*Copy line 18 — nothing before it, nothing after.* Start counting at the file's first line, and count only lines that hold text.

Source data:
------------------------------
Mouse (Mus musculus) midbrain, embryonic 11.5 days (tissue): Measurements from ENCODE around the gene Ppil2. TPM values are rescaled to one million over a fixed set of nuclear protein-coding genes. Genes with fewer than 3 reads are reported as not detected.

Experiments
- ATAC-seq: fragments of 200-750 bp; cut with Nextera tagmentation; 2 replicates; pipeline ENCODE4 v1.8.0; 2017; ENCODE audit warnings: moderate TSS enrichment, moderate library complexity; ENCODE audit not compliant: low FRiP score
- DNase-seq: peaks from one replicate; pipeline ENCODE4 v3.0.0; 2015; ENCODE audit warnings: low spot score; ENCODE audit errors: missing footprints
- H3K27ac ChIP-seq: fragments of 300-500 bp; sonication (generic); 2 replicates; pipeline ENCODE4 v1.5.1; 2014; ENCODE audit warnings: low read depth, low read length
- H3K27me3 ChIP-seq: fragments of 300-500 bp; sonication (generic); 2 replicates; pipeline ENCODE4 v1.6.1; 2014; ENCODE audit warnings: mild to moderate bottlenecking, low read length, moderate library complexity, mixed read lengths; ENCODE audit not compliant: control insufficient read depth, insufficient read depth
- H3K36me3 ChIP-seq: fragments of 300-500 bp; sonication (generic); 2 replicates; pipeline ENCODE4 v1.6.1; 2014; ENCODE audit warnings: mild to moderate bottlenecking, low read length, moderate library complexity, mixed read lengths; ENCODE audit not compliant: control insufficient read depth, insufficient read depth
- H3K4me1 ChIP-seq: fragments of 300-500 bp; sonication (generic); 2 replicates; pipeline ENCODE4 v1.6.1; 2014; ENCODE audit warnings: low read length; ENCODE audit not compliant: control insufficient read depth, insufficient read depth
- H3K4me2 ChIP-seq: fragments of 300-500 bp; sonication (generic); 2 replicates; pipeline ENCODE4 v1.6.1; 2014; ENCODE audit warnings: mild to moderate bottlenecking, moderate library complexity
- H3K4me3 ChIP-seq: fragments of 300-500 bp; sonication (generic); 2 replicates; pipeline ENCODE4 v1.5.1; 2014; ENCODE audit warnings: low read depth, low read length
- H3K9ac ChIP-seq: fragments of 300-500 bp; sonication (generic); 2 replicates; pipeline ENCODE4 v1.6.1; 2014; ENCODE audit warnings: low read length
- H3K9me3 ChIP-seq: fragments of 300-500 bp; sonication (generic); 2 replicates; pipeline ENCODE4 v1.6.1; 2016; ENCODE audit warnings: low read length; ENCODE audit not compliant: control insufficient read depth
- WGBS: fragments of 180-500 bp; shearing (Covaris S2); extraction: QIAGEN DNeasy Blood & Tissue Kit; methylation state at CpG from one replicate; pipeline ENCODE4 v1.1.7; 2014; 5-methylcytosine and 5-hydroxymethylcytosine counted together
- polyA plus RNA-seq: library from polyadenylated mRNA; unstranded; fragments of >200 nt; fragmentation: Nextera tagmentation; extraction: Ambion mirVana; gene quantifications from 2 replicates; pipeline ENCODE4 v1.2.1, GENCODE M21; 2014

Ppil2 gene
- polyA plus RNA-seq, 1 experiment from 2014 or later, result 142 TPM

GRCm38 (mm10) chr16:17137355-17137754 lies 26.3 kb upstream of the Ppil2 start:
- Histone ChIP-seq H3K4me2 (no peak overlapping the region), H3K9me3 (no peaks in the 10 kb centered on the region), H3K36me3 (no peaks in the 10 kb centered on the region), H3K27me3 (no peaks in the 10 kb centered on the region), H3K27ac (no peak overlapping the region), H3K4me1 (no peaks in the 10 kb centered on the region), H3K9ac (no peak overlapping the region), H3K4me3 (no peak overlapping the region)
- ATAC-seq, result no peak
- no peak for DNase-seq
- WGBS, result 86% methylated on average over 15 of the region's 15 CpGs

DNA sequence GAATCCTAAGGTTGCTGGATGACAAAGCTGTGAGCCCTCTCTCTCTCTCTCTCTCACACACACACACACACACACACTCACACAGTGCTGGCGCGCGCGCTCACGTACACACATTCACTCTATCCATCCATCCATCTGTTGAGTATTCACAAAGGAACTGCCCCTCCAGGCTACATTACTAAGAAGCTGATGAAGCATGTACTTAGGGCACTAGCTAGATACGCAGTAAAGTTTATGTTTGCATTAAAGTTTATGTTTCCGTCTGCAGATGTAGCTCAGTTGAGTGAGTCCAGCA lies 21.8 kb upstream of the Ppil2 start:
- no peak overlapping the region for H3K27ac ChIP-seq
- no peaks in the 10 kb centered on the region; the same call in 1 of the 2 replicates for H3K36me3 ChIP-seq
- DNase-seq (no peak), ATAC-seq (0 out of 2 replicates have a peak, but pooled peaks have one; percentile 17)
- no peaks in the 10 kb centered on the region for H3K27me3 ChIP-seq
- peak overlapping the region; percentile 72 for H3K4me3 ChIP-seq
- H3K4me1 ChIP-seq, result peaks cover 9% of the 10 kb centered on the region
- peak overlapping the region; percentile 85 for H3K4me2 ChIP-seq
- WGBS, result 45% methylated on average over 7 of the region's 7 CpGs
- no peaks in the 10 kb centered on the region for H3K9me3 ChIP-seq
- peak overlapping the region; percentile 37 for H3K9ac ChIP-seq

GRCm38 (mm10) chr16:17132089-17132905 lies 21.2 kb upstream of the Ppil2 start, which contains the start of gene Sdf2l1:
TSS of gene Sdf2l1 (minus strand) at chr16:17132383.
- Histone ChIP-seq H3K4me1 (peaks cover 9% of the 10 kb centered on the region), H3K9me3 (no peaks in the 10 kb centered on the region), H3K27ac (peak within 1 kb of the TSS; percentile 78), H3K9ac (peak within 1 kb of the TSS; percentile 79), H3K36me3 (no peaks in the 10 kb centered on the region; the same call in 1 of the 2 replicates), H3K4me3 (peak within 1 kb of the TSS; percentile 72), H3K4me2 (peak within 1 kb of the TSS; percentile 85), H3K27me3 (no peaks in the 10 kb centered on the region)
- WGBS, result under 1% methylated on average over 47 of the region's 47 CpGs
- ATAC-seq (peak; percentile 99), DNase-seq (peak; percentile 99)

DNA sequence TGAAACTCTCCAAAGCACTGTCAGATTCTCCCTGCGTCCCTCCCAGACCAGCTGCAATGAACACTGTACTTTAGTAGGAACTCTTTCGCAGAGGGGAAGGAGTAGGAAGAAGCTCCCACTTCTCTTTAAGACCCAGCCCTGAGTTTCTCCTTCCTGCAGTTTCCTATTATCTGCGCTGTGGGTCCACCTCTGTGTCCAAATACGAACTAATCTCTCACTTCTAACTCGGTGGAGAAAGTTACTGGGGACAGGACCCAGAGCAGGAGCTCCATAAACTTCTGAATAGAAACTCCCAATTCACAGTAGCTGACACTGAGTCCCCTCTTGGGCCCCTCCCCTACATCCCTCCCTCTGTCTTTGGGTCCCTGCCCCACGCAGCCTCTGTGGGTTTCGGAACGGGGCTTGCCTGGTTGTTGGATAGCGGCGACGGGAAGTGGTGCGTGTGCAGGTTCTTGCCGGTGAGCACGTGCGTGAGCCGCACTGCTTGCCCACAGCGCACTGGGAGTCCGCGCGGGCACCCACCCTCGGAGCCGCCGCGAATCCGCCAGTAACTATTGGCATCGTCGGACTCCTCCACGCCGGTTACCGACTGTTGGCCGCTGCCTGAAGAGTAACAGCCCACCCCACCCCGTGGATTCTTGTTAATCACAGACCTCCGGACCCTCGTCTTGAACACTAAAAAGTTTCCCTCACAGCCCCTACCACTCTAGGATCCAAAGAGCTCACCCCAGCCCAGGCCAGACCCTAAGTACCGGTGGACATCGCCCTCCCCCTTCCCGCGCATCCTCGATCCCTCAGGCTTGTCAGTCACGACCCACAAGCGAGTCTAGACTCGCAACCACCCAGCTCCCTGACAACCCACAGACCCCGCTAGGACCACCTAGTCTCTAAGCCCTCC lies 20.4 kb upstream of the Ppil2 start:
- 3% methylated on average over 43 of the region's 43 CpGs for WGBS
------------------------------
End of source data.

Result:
- Histone ChIP-seq H3K4me2 (no peak overlapping the region), H3K9me3 (no peaks in the 10 kb centered on the region), H3K36me3 (no peaks in the 10 kb centered on the region), H3K27me3 (no peaks in the 10 kb centered on the region), H3K27ac (no peak overlapping the region), H3K4me1 (no peaks in the 10 kb centered on the region), H3K9ac (no peak overlapping the region), H3K4me3 (no peak overlapping the region)